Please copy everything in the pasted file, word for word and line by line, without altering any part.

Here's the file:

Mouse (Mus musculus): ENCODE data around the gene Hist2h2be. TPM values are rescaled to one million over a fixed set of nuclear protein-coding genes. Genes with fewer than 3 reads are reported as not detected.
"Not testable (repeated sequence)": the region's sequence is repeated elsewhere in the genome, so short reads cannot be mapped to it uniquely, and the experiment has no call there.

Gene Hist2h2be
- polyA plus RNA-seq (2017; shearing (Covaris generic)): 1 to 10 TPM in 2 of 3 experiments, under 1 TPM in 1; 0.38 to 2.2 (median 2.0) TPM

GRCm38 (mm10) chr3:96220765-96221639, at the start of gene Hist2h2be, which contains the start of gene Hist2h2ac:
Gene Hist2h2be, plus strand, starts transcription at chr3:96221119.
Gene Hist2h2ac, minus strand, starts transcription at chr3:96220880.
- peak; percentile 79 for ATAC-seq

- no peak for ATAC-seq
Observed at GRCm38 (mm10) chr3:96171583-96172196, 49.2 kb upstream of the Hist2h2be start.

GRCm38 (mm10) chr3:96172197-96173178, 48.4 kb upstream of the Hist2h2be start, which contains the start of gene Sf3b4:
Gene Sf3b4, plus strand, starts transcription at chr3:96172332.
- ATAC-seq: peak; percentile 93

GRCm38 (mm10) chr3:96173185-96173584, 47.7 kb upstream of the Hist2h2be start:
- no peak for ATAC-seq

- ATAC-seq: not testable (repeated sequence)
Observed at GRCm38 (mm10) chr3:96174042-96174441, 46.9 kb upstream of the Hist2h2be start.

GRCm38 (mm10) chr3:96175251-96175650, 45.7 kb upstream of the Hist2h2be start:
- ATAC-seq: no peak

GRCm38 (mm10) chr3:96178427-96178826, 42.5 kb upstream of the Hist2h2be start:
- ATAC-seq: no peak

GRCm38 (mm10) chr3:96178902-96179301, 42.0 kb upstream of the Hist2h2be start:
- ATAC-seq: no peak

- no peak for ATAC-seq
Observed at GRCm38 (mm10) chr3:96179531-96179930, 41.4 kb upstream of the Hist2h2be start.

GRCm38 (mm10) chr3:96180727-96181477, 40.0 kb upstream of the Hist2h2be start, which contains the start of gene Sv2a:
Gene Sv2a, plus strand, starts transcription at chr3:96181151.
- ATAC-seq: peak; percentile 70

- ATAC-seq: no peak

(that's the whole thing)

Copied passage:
Mouse (Mus musculus): ENCODE data around the gene Hist2h2be. TPM values are rescaled to one million over a fixed set of nuclear protein-coding genes. Genes with fewer than 3 reads are reported as not detected.
"Not testable (repeated sequence)": the region's sequence is repeated elsewhere in the genome, so short reads cannot be mapped to it uniquely, and the experiment has no call there.

Gene Hist2h2be
- polyA plus RNA-seq (2017; shearing (Covaris generic)): 1 to 10 TPM in 2 of 3 experiments, under 1 TPM in 1; 0.38 to 2.2 (median 2.0) TPM

GRCm38 (mm10) chr3:96220765-96221639, at the start of gene Hist2h2be, which contains the start of gene Hist2h2ac:
Gene Hist2h2be, plus strand, starts transcription at chr3:96221119.
Gene Hist2h2ac, minus strand, starts transcription at chr3:96220880.
- peak; percentile 79 for ATAC-seq

- no peak for ATAC-seq
Observed at GRCm38 (mm10) chr3:96171583-96172196, 49.2 kb upstream of the Hist2h2be start.

GRCm38 (mm10) chr3:96172197-96173178, 48.4 kb upstream of the Hist2h2be start, which contains the start of gene Sf3b4:
Gene Sf3b4, plus strand, starts transcription at chr3:96172332.
- ATAC-seq: peak; percentile 93

GRCm38 (mm10) chr3:96173185-96173584, 47.7 kb upstream of the Hist2h2be start:
- no peak for ATAC-seq

- ATAC-seq: not testable (repeated sequence)
Observed at GRCm38 (mm10) chr3:96174042-96174441, 46.9 kb upstream of the Hist2h2be start.

GRCm38 (mm10) chr3:96175251-96175650, 45.7 kb upstream of the Hist2h2be start:
- ATAC-seq: no peak

GRCm38 (mm10) chr3:96178427-96178826, 42.5 kb upstream of the Hist2h2be start:
- ATAC-seq: no peak

GRCm38 (mm10) chr3:96178902-96179301, 42.0 kb upstream of the Hist2h2be start:
- ATAC-seq: no peak

- no peak for ATAC-seq
Observed at GRCm38 (mm10) chr3:96179531-96179930, 41.4 kb upstream of the Hist2h2be start.

GRCm38 (mm10) chr3:96180727-96181477, 40.0 kb upstream of the Hist2h2be start, which contains the start of gene Sv2a:
Gene Sv2a, plus strand, starts transcription at chr3:96181151.
- ATAC-seq: peak; percentile 70

- ATAC-seq: no peak